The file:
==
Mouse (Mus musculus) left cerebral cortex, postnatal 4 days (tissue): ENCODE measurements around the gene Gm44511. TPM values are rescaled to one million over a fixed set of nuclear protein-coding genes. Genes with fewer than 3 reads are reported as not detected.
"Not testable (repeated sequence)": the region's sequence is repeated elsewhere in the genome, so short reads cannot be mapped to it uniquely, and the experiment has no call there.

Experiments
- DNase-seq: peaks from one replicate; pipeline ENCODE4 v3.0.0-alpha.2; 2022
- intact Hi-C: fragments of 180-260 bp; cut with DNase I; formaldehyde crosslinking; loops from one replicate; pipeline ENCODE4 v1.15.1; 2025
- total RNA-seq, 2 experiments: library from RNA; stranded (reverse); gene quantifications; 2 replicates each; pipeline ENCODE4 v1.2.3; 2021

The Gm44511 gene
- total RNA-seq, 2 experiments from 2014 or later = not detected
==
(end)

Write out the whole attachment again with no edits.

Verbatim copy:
Mouse (Mus musculus) left cerebral cortex, postnatal 4 days (tissue): ENCODE measurements around the gene Gm44511. TPM values are rescaled to one million over a fixed set of nuclear protein-coding genes. Genes with fewer than 3 reads are reported as not detected.
"Not testable (repeated sequence)": the region's sequence is repeated elsewhere in the genome, so short reads cannot be mapped to it uniquely, and the experiment has no call there.

Experiments
- DNase-seq: peaks from one replicate; pipeline ENCODE4 v3.0.0-alpha.2; 2022
- intact Hi-C: fragments of 180-260 bp; cut with DNase I; formaldehyde crosslinking; loops from one replicate; pipeline ENCODE4 v1.15.1; 2025
- total RNA-seq, 2 experiments: library from RNA; stranded (reverse); gene quantifications; 2 replicates each; pipeline ENCODE4 v1.2.3; 2021

The Gm44511 gene
- total RNA-seq, 2 experiments from 2014 or later = not detected